"The beacons of the philosophy of science include Karl Popper, Thomas Kuhn, Paul Feyerabend, and Bruno Latour who refute scientism from various angles: arguing that scientific observations are theory and value laden, science takes place within communities, science can be anarchic, etc, all suggesting that science is as dependent on processes of interpretation, community, and tradition as any aspect of the humanities."
(Richard Coyne, 2011)
Excerpted from a letter to the editor, first published in ARQ: Richard Coyne (2011). Whatís science got to do with it?. Architectural Research Quarterly, 15 , pp 205-206, doi:10.1017/S135913551100073X
"Melvyn Bragg considers the 150-year history of the Two Cultures debate. In 1959 the novelist C.P. Snow delivered a lecture in Cambridge suggesting that intellectual life had become divided into two separate cultures: the arts and the humanities. The lecture is still celebrated for the furore it provoked - but Snow was returning to a battleground almost a century old. Melvyn Bragg visits the old Cavendish Laboratory in Cambridge, scene of many of modern science's greatest triumphs, to put the Two Cultures debate in its historical context - and Paul Nurse, President of the Royal Society, reveals the influence the Two Cultures debate had on his development as a scientist."
(Melvyn Bragg, 2013)
"The Value of Culture: Two Cultures", Radio broadcast, Episode 3 of 5, Duration: 42 minutes, First broadcast: Wednesday 02 January 2013, Presenter/Melvyn Bragg, Producer/Thomas Morris for the BBC Radio 4, UK.
"Melvyn Bragg continues his exploration of the idea of culture by considering its use in the discipline of anthropology. In 1871 the anthropologist Edward Tylor published Primitive Culture, an enormously influential work which for the first time placed culture at the centre of the study of humanity. His definition of culture as the 'capabilities and habits acquired by man' ensured that later generations saw culture as common to all humans, and not simply as the preserve of writers and philosophers."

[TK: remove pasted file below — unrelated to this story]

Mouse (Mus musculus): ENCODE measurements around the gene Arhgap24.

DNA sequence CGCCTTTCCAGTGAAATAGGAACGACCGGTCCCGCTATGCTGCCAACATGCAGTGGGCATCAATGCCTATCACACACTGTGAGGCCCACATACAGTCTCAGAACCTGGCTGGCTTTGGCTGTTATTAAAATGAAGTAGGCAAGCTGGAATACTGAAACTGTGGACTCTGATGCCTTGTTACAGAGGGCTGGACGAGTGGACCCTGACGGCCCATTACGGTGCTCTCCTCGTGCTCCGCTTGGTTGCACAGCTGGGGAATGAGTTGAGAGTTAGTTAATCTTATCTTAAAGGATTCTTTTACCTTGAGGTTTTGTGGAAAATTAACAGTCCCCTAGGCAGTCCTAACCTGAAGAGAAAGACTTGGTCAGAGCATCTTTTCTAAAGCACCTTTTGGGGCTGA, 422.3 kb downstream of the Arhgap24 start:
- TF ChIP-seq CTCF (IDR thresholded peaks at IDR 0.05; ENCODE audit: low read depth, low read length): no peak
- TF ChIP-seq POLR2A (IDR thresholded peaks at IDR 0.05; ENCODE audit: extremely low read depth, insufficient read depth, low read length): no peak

(Melvyn Bragg, 2013)
"The Value of Culture: Culture and the Anthropologists", Radio broadcast, Episode 2 of 5, Duration: 42 minutes, First broadcast: Monday 01 January 2013, Presenter/Melvyn Bragg, Producer/Thomas Morris for the BBC Radio 4, UK.
"Special guest James May explores how music is inextricably linked to our emotions, materials scientist Mark Miodownik takes apart an electric guitar and neuroscientist Tali Sharot reports on the ground breaking research which treats Parkinson's Disease with rhythm. Plus, science journalist Alok Jha asks whether computers are ruining music."
(BBC Two, UK)
Fig.1 this animation is from Episode 6 of 6 of Dara ” Briain's Science Club, Tuesday 30 Dec 2012 at 9pm on BBC Two, voiced by Dara ” Briain, animated by 12Foot6, Published on YouTube on 19 Dec 2012 by BBC.
"Dara traces the brain's journey from a useless organ once ditched by Egyptian embalmers to the centre of everything that makes us human. Science journalist Alok Jha asks whether smart drugs really make you brainier, oceanographer Helen Czerski explores cutting edge therapies allowing the brain to control limbs remotely and materials scientist Mark Miodownik takes apart a smart phone."
(BBC Two, UK)
Fig.1 this animation is from Episode 5 of 6 of Dara ” Briain's Science Club, Tuesday 04 Dec 2012 at 9pm on BBC Two, voiced by Dara ” Briain, animated by 12Foot6, Published on YouTube on 5 Dec 2012 by BBC.